It was a scene out of a movie. Sitting at the top of a Nevada mountain with a 18-year-old cowboy looking down at the tiny glittering Las Vegas strip while listening to the wind rustle tree leaves was the quietest lunch I`ve eaten in days, a welcome reprieve from the crazy but awesome pulse of Sin City far below. Most people come here to gamble their money; but I’ve bet on a day trekking into the wilderness with a horse and guide.
“Do you go there much?” I ask, gesturing toward the lights around the iconic MGM Grand pyramid.
“No ma`am,” was all he said. (I’m still getting used to the ma’am thing).
We finish our boxed lunch in silence, staring at the Nevada desert punctuated by the city of Las Vegas strangely out-of-place in an otherwise arid expansive landscape. There’s a light breeze today, thankfully. Every few moments we take turns glancing at the two grazing horses nearby who brought us here. We`re half way through our three-and-a-half hour ride and are preparing to head back down the slopping trails to the stable at the bottom of this steep ride, inside the boundaries of the Red Rock Canyon conservation area.
Usually, if you`re awake at 6:30 am in Las Vegas it`s because you haven`t been to bed yet. Not me, three years ago, almost to the date, I`m intentionally up and anxious to meet the car arranged to pick me up outside the Excalibur hotel lobby at 7:30 am. I`ve signed up for Red Rock Overlook Sunrise* trail adventure from Cowboy Trail Rides at Red Rock Canyon Stables.
Despite how much I love the throb and haze of Las Vegas decadence, this is the experience I`m most looking forward to. The moment I discovered it was possible, it made my list.
The first person I meet is Big Jim … that`s what he told me to call him. He`s here to drive me to the stables because that service is included in the $250 fee it costs to go on this half-day group trail ride. (If you book the more affordable and more popular one-hour ride, you have to get yourself there).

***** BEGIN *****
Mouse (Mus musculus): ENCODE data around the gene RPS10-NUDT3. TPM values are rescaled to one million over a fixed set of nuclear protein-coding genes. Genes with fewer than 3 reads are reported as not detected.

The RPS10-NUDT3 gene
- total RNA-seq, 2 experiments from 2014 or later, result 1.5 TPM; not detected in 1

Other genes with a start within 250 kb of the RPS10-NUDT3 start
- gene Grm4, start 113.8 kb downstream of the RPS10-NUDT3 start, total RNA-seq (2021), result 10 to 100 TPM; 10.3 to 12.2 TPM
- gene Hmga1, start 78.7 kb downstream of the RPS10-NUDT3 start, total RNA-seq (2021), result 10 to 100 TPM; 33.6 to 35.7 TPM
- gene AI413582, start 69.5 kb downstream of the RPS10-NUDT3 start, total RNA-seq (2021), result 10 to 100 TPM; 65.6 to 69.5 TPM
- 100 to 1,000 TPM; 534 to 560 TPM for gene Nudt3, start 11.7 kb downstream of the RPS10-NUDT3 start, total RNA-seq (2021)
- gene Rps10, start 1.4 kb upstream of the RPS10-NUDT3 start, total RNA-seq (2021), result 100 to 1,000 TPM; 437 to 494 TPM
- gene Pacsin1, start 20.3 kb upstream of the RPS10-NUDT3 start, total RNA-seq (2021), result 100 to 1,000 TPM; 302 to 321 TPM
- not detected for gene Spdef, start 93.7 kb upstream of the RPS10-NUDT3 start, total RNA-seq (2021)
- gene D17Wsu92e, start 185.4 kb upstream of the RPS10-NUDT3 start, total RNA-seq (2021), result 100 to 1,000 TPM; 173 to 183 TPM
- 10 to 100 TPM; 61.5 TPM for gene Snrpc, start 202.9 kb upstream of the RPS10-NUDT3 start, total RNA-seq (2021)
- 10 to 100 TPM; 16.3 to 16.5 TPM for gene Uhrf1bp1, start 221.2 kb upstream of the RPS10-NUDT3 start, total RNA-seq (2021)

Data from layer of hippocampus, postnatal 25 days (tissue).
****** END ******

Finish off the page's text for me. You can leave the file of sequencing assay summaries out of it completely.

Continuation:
Well, it`s supposed to be a group ride, but I`m the only one who`s signed up this early in the morning so I`m getting a bargain not paying the private rate. It`s about a 45-minute drive there, which gives me a chance to see parts of the city most tourist don`t get to. I also learn that Big Jim has been friends with the stable`s owner for 30 years, is single and has been helping out at Cowboy Trail Rides for almost 20 years since it opened.
The company leases the stables and the access to narrow gravelly trails from the federal conservation authority, and it`s the only company to do so. If you want to see via horseback, this rocky brush and tree-covered oasis of cliffs and caverns in the middle of a desert, this is the operation to call. If you want to cycle the black scorching hot paved road around the base of the Red River Canyon mountain, you`ll have to bring your bike. But why would you?
The next person I meet is Mike, a born and bred cowboy from Montana who moved here to take this job. He assures me he’s been in a saddle since he was six. (That’s only 12 years – less than me. I don’t point this out). Like many American guys his age, he’s hoping to join the military.
Mike`s been on the job for five days and has never been on this route before. Neither has the new horse he`s riding. I don`t learn this until half way up the mountain, when the horse I`m on clearly has little respect for the lead horse he`s supposed to follow.
But we`ll get to that part soon. Right now I`m on the cusp of learning this lesson: when you`re about to ride up a craggy uneven mountain trail in Nevada and you are offered a mule, take the mule. Don`t let your horse pride well up and then say, “No, I`d rather ride this one,” and point to the biggest mount in the pack: 16-hand 25-year-old quarter horse cross named Truck. Not unless you`re open to more view – and more horse – than you bargained for.
Truck is huge, which makes me even higher than the ridge of the mountain path I’m riding along and I resist looking down, way down. First, because I don`t want to lose balance and second, because I really don`t want to lose balance. Before we left I said to Mike, “I think this girth is loose.” (I said girth. I meant cinch. These are Western saddles, not English. Already, I’m marked).